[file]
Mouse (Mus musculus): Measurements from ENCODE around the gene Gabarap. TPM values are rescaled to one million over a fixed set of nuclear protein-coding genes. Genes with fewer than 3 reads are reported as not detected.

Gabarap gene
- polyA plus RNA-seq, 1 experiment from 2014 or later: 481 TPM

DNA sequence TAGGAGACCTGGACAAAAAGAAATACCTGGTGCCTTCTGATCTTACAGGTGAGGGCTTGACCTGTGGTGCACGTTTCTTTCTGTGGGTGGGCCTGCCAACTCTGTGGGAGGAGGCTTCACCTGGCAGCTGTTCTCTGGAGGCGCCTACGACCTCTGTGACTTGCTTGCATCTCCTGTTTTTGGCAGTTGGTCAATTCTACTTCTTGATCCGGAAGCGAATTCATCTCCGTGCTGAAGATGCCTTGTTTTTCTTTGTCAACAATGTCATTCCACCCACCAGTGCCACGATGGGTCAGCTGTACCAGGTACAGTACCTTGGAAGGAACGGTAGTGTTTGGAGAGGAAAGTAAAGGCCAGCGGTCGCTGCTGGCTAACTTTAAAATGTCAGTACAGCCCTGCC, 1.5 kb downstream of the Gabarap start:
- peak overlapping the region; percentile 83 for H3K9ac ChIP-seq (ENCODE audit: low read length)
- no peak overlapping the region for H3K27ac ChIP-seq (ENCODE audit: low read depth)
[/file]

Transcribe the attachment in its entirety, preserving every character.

Mouse (Mus musculus): Measurements from ENCODE around the gene Gabarap. TPM values are rescaled to one million over a fixed set of nuclear protein-coding genes. Genes with fewer than 3 reads are reported as not detected.

Gabarap gene
- polyA plus RNA-seq, 1 experiment from 2014 or later: 481 TPM

DNA sequence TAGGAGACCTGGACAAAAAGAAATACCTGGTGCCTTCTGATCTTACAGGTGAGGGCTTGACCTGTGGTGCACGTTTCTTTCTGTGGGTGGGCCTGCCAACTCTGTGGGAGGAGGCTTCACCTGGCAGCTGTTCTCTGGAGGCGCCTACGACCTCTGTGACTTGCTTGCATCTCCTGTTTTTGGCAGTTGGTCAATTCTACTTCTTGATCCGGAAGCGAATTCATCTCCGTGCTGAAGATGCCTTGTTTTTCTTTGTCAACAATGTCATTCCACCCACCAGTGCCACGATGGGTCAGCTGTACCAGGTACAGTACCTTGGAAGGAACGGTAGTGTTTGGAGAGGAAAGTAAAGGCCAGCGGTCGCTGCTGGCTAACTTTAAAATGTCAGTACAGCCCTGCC, 1.5 kb downstream of the Gabarap start:
- peak overlapping the region; percentile 83 for H3K9ac ChIP-seq (ENCODE audit: low read length)
- no peak overlapping the region for H3K27ac ChIP-seq (ENCODE audit: low read depth)